Rolling out 5G connectivity across Europe would have the same effect on carbon emissions as removing 35 million petrol cars from European roads, a new report from Ericsson claims.
The “Connectivity and climate change” report, published recently by the communications giant, states that implementing 5G technology across four sectors with high CO2 emissions - power, transport, manufacturing, buildings - could save anywhere between 55 and 170 million tons of CO2 per year.
Adding 5G-powered sensors to the generation and deployment of renewable energy could cut down as much as 75 tons; adding them to trucks, 55 tons; adding them to factories, 35 tons, while adding them to buildings could save 5 tons.
The report also argues that at least 40 percent of the CO2 reduction solutions in Europe for the next ten years will rely on fixed-line and mobile connectivity. For example, renewable energy generators could reduce emissions across the continent by 550 metric tons, roughly 15% of all the emissions created by the continent in 2017.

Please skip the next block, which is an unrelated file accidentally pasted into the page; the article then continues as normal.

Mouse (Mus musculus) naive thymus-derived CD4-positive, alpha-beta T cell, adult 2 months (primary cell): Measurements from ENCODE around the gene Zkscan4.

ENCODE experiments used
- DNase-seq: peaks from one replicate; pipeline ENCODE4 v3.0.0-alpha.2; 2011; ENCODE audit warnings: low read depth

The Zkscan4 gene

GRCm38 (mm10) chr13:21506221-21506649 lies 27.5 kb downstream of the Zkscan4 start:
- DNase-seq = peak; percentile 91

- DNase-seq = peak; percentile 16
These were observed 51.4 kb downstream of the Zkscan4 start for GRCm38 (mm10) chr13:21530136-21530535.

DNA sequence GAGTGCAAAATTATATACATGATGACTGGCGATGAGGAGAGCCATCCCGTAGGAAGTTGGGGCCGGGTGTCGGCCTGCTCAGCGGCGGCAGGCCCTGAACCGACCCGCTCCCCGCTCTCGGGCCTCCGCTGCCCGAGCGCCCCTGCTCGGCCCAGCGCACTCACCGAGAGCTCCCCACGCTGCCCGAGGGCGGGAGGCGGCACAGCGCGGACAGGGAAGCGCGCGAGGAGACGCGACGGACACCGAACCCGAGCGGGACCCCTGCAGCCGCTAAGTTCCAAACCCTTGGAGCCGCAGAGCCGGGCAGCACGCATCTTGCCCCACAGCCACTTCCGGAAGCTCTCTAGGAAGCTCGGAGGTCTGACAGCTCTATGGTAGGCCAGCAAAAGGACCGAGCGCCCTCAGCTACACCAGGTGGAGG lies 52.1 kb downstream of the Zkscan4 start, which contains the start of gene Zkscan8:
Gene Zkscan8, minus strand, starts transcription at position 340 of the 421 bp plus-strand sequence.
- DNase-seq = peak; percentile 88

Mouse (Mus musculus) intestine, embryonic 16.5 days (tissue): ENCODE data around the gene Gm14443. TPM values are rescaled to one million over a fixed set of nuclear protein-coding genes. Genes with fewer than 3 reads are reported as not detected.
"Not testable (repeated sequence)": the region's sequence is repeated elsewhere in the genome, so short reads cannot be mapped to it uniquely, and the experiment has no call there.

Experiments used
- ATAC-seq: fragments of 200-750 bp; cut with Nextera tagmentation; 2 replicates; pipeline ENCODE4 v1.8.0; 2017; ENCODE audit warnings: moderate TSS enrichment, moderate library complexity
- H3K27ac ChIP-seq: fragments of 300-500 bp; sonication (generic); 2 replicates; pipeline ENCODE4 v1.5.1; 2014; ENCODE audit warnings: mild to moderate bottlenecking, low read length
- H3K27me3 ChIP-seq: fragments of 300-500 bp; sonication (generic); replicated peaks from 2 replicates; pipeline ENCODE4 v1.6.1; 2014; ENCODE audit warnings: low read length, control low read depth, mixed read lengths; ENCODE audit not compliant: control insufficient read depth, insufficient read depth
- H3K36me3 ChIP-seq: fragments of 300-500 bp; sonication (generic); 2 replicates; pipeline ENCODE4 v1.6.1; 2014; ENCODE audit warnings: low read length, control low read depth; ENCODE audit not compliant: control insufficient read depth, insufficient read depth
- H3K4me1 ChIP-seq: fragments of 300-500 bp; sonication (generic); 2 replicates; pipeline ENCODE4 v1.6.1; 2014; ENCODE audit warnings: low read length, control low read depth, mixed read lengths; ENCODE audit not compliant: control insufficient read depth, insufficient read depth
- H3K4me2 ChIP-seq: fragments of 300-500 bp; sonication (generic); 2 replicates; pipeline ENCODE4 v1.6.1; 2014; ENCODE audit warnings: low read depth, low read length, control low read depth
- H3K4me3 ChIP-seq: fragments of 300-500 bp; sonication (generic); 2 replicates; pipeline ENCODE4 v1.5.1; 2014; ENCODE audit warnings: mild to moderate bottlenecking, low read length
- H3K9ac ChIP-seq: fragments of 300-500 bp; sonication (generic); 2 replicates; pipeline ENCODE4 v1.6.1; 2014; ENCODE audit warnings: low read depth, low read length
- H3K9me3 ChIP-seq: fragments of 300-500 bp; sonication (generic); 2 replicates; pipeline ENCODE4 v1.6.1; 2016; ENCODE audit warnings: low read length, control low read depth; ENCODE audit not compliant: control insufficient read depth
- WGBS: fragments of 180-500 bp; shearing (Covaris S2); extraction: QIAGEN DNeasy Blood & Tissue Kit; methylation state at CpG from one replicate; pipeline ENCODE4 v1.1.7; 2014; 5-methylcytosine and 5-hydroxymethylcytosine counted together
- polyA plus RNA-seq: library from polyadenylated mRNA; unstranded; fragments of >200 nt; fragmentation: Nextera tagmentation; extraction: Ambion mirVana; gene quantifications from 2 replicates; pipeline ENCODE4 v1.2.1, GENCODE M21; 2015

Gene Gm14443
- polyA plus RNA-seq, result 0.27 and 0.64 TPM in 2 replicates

Together with the savings created by using 5G in the four aforementioned sectors, Europe could cut down on CO2 emissions by almost 20 percent, compared to the 2017 benchmark.
To reap the potential benefits of 5G on the environment, Europe should move faster with the deployment of the tech, Ericsson concluded. At the end of 2020, 5G was available to barely 15 percent of the world’s population.